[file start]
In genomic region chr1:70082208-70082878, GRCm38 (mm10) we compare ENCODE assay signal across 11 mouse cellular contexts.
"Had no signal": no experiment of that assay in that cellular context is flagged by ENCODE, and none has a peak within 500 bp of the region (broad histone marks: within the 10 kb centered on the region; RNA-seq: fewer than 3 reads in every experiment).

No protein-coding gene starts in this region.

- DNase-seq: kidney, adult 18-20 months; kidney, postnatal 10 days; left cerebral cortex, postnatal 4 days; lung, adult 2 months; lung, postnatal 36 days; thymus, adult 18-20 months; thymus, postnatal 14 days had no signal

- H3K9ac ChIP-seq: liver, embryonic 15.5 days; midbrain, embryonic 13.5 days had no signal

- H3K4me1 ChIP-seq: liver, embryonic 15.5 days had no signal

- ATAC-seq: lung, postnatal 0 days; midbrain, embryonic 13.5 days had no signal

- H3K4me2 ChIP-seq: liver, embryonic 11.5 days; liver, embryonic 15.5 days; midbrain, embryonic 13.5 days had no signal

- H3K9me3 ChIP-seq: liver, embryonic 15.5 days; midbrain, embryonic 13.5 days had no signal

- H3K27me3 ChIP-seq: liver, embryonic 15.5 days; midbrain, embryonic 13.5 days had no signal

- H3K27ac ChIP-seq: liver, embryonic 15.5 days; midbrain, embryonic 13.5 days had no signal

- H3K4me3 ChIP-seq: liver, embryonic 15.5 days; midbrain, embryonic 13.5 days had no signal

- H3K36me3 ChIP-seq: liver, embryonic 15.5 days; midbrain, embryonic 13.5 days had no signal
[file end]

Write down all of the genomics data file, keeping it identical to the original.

In genomic region chr1:70082208-70082878, GRCm38 (mm10) we compare ENCODE assay signal across 11 mouse cellular contexts.
"Had no signal": no experiment of that assay in that cellular context is flagged by ENCODE, and none has a peak within 500 bp of the region (broad histone marks: within the 10 kb centered on the region; RNA-seq: fewer than 3 reads in every experiment).

No protein-coding gene starts in this region.

- DNase-seq: kidney, adult 18-20 months; kidney, postnatal 10 days; left cerebral cortex, postnatal 4 days; lung, adult 2 months; lung, postnatal 36 days; thymus, adult 18-20 months; thymus, postnatal 14 days had no signal

- H3K9ac ChIP-seq: liver, embryonic 15.5 days; midbrain, embryonic 13.5 days had no signal

- H3K4me1 ChIP-seq: liver, embryonic 15.5 days had no signal

- ATAC-seq: lung, postnatal 0 days; midbrain, embryonic 13.5 days had no signal

- H3K4me2 ChIP-seq: liver, embryonic 11.5 days; liver, embryonic 15.5 days; midbrain, embryonic 13.5 days had no signal

- H3K9me3 ChIP-seq: liver, embryonic 15.5 days; midbrain, embryonic 13.5 days had no signal

- H3K27me3 ChIP-seq: liver, embryonic 15.5 days; midbrain, embryonic 13.5 days had no signal

- H3K27ac ChIP-seq: liver, embryonic 15.5 days; midbrain, embryonic 13.5 days had no signal

- H3K4me3 ChIP-seq: liver, embryonic 15.5 days; midbrain, embryonic 13.5 days had no signal

- H3K36me3 ChIP-seq: liver, embryonic 15.5 days; midbrain, embryonic 13.5 days had no signal